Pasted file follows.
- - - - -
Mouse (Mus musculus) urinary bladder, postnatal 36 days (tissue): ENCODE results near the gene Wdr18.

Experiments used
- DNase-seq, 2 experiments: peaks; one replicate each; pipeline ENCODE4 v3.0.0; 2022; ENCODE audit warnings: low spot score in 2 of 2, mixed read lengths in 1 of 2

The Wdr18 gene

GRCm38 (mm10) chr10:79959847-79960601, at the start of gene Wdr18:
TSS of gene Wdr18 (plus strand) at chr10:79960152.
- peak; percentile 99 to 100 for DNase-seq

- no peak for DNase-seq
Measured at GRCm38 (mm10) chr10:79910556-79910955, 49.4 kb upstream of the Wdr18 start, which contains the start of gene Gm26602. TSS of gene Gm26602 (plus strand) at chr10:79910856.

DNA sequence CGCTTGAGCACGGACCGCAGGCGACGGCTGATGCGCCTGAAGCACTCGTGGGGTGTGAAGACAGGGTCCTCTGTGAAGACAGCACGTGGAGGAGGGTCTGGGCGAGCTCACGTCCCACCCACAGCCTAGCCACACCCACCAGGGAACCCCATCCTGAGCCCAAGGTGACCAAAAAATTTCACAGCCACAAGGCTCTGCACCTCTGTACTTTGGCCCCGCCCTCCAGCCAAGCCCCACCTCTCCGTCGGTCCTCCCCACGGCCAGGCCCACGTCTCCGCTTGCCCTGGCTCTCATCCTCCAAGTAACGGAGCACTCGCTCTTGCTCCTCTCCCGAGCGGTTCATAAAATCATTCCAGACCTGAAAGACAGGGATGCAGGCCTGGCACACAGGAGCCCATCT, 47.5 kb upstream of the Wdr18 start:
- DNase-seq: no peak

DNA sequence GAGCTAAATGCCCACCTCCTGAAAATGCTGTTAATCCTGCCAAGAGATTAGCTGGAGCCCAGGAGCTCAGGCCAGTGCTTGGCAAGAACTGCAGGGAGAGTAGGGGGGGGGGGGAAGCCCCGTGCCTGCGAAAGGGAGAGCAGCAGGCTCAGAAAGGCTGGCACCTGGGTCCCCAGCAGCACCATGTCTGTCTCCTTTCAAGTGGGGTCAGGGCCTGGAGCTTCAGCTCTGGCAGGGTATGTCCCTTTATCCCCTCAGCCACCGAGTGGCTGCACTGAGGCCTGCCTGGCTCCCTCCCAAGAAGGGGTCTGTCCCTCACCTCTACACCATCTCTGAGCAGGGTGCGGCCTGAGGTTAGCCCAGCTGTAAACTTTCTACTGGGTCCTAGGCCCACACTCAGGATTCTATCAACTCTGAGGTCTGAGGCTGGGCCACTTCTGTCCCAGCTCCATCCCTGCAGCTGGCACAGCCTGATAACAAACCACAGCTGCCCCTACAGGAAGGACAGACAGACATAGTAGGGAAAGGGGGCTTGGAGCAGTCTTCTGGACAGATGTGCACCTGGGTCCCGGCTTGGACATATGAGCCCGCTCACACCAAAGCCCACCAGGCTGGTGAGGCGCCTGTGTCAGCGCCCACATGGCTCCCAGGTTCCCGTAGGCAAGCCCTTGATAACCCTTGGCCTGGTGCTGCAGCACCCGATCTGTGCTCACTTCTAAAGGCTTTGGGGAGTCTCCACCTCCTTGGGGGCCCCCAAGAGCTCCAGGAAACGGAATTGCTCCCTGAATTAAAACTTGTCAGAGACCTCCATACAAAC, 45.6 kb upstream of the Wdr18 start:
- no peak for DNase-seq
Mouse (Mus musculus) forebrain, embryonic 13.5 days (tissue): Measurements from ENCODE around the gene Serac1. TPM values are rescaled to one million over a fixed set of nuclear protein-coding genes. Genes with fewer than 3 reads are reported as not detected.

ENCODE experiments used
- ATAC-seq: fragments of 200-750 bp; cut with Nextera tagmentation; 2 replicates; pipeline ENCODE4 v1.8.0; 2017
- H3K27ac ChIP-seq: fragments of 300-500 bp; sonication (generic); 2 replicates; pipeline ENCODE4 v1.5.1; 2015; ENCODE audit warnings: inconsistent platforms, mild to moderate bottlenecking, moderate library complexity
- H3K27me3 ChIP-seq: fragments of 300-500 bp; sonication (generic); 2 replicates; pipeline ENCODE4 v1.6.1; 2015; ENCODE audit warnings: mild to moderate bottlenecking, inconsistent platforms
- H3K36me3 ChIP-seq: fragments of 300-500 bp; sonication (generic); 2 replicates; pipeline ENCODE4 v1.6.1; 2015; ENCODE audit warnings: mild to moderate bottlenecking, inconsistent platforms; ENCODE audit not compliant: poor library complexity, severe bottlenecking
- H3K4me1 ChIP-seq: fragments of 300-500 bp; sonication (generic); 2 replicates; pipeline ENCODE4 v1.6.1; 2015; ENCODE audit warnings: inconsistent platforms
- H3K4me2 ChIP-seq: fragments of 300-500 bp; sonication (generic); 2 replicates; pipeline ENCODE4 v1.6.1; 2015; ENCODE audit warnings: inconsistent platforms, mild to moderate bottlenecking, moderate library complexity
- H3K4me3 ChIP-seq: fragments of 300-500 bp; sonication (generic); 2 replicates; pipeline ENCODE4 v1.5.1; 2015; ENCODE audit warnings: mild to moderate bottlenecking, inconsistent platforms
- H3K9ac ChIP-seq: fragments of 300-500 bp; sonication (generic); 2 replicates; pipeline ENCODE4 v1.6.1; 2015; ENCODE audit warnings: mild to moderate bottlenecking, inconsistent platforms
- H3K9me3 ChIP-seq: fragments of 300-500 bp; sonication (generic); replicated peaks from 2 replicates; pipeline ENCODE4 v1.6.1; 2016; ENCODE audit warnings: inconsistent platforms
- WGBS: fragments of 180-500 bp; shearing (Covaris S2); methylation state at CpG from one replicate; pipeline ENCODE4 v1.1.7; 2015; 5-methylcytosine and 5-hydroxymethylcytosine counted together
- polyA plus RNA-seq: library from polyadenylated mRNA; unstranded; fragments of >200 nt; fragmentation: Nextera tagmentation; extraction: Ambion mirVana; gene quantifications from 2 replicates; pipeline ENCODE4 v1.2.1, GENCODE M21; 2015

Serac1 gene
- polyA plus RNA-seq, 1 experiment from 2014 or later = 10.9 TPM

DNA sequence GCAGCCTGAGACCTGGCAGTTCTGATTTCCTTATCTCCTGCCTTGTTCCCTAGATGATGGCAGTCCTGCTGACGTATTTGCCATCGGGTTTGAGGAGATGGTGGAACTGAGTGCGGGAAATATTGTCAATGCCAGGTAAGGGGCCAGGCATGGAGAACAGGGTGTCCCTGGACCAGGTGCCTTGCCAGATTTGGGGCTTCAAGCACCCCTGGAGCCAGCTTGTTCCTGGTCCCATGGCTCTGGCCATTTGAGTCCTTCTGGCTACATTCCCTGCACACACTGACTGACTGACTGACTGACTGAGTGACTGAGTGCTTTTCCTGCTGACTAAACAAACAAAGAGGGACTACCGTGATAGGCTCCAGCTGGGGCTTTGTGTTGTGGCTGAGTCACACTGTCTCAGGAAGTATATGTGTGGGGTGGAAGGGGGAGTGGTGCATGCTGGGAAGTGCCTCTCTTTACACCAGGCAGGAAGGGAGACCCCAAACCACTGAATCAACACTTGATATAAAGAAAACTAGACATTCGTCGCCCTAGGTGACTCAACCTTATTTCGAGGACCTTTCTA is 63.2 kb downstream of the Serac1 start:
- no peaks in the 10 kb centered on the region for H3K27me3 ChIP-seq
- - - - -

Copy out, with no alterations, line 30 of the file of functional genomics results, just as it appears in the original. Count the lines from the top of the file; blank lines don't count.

- no peaks in the 10 kb centered on the region for H3K27me3 ChIP-seq